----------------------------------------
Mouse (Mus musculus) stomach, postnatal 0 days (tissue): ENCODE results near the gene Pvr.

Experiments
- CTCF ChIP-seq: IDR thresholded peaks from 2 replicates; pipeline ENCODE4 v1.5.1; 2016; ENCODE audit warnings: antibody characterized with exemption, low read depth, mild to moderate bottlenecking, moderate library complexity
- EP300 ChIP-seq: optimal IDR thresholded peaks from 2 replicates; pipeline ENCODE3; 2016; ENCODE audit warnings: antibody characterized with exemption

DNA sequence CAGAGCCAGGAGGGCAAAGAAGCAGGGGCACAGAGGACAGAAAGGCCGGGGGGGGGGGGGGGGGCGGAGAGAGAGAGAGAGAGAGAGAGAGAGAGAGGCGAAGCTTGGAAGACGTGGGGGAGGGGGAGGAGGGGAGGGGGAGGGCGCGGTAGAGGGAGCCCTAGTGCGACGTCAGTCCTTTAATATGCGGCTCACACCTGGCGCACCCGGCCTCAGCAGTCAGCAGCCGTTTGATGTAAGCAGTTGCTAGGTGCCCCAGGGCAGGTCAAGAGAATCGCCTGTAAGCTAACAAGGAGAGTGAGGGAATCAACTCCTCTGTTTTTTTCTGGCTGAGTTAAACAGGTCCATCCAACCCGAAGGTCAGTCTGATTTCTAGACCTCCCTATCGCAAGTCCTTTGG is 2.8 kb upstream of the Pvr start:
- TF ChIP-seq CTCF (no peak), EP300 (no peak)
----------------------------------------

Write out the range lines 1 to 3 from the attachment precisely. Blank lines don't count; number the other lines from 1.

Mouse (Mus musculus) stomach, postnatal 0 days (tissue): ENCODE results near the gene Pvr.

Experiments
- CTCF ChIP-seq: IDR thresholded peaks from 2 replicates; pipeline ENCODE4 v1.5.1; 2016; ENCODE audit warnings: antibody characterized with exemption, low read depth, mild to moderate bottlenecking, moderate library complexity